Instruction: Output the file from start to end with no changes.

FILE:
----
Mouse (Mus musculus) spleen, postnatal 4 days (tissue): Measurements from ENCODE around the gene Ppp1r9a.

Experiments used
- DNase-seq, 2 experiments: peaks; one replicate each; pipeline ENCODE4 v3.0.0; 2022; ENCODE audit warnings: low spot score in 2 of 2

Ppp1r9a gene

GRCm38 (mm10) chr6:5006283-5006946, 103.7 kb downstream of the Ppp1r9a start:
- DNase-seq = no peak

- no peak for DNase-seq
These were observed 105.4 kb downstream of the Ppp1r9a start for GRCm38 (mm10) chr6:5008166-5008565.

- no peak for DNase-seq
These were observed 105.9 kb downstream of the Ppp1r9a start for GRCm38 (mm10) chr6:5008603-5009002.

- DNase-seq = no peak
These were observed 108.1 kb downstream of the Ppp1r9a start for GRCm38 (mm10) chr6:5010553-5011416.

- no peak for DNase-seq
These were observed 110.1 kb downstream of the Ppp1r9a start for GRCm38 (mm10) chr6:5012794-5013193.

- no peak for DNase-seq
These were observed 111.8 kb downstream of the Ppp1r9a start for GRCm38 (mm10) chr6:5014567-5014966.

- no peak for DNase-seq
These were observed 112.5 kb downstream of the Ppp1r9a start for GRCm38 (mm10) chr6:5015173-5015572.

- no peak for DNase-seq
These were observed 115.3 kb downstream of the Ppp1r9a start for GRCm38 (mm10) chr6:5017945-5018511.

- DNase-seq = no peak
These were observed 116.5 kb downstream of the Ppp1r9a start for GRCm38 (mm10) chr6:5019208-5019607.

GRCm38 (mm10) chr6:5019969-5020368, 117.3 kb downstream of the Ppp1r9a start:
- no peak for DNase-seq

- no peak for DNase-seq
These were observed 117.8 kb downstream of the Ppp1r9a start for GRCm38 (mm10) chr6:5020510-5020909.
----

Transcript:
Mouse (Mus musculus) spleen, postnatal 4 days (tissue): Measurements from ENCODE around the gene Ppp1r9a.

Experiments used
- DNase-seq, 2 experiments: peaks; one replicate each; pipeline ENCODE4 v3.0.0; 2022; ENCODE audit warnings: low spot score in 2 of 2

Ppp1r9a gene

GRCm38 (mm10) chr6:5006283-5006946, 103.7 kb downstream of the Ppp1r9a start:
- DNase-seq = no peak

- no peak for DNase-seq
These were observed 105.4 kb downstream of the Ppp1r9a start for GRCm38 (mm10) chr6:5008166-5008565.

- no peak for DNase-seq
These were observed 105.9 kb downstream of the Ppp1r9a start for GRCm38 (mm10) chr6:5008603-5009002.

- DNase-seq = no peak
These were observed 108.1 kb downstream of the Ppp1r9a start for GRCm38 (mm10) chr6:5010553-5011416.

- no peak for DNase-seq
These were observed 110.1 kb downstream of the Ppp1r9a start for GRCm38 (mm10) chr6:5012794-5013193.

- no peak for DNase-seq
These were observed 111.8 kb downstream of the Ppp1r9a start for GRCm38 (mm10) chr6:5014567-5014966.

- no peak for DNase-seq
These were observed 112.5 kb downstream of the Ppp1r9a start for GRCm38 (mm10) chr6:5015173-5015572.

- no peak for DNase-seq
These were observed 115.3 kb downstream of the Ppp1r9a start for GRCm38 (mm10) chr6:5017945-5018511.

- DNase-seq = no peak
These were observed 116.5 kb downstream of the Ppp1r9a start for GRCm38 (mm10) chr6:5019208-5019607.

GRCm38 (mm10) chr6:5019969-5020368, 117.3 kb downstream of the Ppp1r9a start:
- no peak for DNase-seq

- no peak for DNase-seq
These were observed 117.8 kb downstream of the Ppp1r9a start for GRCm38 (mm10) chr6:5020510-5020909.